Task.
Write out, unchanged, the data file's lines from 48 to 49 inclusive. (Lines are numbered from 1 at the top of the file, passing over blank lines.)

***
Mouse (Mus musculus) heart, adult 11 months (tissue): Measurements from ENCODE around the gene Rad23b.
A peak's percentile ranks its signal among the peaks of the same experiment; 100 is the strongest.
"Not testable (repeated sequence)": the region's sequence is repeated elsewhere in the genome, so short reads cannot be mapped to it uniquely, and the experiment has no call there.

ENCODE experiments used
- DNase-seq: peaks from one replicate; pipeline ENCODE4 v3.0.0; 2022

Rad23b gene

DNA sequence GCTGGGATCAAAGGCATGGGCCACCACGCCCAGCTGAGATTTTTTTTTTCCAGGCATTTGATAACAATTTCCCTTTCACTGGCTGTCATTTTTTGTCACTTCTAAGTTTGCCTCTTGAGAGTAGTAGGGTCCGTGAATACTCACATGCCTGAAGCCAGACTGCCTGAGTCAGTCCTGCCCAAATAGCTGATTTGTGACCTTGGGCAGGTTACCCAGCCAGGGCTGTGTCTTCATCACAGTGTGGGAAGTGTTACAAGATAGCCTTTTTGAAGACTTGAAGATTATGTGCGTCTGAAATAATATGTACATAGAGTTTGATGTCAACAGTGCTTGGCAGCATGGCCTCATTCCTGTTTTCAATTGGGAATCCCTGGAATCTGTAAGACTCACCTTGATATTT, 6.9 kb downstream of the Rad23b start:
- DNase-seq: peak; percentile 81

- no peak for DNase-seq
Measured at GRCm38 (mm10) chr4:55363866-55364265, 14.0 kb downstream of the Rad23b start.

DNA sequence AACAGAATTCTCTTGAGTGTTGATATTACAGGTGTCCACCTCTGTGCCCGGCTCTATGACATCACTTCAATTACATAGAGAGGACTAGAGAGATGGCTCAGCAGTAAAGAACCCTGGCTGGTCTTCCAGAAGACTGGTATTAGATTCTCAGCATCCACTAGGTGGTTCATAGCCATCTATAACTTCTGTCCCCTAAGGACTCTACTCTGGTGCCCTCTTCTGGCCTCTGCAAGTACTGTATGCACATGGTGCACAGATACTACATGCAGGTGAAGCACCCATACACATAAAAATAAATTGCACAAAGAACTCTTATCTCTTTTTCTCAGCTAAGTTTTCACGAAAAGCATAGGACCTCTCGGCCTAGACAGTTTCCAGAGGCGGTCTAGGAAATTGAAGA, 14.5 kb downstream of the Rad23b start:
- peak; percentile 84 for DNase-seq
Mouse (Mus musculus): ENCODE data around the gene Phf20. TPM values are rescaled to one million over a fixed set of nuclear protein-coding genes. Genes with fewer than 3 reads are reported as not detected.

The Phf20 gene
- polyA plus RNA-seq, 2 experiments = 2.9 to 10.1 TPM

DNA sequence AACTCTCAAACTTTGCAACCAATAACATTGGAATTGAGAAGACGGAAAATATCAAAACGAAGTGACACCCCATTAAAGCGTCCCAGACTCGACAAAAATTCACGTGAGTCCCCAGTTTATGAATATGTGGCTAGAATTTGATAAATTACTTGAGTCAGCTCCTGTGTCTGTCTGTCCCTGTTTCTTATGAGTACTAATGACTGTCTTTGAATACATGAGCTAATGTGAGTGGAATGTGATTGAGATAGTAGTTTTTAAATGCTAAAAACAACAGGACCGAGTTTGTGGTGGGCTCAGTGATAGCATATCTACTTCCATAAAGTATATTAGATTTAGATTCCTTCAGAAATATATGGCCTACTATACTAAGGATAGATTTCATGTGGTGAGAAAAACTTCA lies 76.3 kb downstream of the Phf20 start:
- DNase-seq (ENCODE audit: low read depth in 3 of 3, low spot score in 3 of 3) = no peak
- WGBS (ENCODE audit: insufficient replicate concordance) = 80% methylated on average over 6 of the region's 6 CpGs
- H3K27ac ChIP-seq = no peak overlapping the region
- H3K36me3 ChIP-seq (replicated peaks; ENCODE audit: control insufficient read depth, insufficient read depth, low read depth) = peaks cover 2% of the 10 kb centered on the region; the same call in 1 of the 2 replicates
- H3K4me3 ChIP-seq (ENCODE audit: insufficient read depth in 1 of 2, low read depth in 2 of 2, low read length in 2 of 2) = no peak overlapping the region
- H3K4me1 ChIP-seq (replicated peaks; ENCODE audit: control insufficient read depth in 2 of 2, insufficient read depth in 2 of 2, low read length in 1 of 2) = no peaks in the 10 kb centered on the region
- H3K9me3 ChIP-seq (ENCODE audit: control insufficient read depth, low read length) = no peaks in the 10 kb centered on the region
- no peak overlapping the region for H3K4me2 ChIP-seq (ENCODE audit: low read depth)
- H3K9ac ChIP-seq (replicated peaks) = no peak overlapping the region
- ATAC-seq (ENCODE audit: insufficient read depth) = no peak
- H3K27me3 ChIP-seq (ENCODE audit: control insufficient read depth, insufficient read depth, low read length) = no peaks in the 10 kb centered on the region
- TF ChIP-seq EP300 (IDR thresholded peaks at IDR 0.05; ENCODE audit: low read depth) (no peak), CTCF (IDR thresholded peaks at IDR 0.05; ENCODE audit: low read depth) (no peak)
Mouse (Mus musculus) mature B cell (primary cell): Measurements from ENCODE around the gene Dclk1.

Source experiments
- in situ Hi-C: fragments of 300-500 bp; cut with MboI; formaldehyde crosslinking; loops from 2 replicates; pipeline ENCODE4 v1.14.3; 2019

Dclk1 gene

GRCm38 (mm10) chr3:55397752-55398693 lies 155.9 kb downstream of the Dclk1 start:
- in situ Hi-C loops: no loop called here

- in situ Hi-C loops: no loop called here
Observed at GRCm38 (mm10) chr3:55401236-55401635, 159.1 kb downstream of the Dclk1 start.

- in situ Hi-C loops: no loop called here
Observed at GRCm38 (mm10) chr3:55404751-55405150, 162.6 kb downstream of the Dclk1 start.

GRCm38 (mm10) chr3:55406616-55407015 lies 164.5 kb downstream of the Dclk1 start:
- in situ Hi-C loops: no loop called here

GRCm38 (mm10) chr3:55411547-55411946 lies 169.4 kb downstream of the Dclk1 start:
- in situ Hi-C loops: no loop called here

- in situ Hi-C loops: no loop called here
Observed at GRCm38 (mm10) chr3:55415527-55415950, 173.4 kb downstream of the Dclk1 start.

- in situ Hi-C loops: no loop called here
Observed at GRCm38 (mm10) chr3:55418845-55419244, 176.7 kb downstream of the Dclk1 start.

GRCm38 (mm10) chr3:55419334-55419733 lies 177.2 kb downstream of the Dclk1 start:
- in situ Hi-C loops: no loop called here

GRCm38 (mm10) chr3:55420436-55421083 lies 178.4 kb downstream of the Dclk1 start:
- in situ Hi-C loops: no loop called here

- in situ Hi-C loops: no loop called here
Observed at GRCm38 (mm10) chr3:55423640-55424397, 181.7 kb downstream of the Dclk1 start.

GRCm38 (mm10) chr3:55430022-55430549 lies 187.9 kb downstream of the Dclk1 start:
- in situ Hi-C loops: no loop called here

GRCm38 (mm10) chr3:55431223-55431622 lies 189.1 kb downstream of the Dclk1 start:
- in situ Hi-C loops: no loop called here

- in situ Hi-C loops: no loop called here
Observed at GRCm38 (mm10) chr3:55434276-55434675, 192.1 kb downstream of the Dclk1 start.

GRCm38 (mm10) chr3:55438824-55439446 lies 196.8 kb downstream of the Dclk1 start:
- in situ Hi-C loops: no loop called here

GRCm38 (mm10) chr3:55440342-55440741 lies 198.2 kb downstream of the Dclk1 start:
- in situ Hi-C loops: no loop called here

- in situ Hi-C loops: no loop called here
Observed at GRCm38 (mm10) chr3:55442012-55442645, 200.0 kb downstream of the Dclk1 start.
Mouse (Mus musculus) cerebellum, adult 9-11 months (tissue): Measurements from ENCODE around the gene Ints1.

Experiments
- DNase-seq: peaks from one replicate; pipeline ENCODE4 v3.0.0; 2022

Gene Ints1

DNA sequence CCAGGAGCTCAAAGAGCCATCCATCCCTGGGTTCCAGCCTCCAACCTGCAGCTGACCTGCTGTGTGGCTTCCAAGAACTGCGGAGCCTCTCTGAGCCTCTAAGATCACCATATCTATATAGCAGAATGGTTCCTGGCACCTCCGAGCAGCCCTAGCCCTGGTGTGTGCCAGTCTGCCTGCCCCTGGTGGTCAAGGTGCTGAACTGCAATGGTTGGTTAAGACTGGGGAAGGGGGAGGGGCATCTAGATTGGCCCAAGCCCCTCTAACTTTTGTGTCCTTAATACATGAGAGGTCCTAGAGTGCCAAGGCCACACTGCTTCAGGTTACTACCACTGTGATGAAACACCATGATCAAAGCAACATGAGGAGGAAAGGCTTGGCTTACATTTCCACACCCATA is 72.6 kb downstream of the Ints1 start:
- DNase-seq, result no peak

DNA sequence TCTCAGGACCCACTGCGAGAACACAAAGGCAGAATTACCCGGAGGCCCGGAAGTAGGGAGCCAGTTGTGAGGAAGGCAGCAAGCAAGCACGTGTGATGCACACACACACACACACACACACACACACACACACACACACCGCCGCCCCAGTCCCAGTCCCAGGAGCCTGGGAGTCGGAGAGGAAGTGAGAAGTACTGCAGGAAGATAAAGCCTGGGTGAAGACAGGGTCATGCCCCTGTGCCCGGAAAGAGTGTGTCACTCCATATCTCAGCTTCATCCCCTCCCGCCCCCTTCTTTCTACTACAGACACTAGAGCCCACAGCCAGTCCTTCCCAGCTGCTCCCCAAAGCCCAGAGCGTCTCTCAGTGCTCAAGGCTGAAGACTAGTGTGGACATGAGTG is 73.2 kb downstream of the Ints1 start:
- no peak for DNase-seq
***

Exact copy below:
- in situ Hi-C loops: no loop called here

GRCm38 (mm10) chr3:55420436-55421083 lies 178.4 kb downstream of the Dclk1 start: